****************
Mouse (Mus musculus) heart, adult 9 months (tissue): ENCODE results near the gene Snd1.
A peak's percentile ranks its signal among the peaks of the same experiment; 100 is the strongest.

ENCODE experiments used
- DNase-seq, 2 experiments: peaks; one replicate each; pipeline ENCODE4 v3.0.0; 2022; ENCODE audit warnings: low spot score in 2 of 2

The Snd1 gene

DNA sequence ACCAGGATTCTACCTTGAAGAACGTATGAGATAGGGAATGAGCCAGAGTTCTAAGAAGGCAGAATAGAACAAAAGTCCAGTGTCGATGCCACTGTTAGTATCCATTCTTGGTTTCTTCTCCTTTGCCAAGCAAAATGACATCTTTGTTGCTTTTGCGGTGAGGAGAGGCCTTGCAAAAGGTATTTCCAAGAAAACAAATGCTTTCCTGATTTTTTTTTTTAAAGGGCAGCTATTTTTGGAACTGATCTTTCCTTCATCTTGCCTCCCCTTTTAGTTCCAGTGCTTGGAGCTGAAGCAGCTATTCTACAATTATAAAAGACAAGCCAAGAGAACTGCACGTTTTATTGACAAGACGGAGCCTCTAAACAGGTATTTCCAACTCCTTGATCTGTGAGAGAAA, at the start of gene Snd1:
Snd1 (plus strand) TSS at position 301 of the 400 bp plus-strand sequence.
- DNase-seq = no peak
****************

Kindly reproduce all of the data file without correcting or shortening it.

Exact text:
Mouse (Mus musculus) heart, adult 9 months (tissue): ENCODE results near the gene Snd1.
A peak's percentile ranks its signal among the peaks of the same experiment; 100 is the strongest.

ENCODE experiments used
- DNase-seq, 2 experiments: peaks; one replicate each; pipeline ENCODE4 v3.0.0; 2022; ENCODE audit warnings: low spot score in 2 of 2

The Snd1 gene

DNA sequence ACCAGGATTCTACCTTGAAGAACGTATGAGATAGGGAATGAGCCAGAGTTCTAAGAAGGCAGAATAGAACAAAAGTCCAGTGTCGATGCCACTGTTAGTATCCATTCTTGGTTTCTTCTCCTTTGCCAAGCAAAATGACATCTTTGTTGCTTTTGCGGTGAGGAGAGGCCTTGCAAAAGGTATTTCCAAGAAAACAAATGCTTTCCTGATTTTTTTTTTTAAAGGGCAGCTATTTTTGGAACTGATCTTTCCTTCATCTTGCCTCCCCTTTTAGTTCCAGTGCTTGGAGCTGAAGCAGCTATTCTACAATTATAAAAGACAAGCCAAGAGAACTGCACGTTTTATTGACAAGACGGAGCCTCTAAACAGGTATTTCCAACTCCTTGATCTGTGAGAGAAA, at the start of gene Snd1:
Snd1 (plus strand) TSS at position 301 of the 400 bp plus-strand sequence.
- DNase-seq = no peak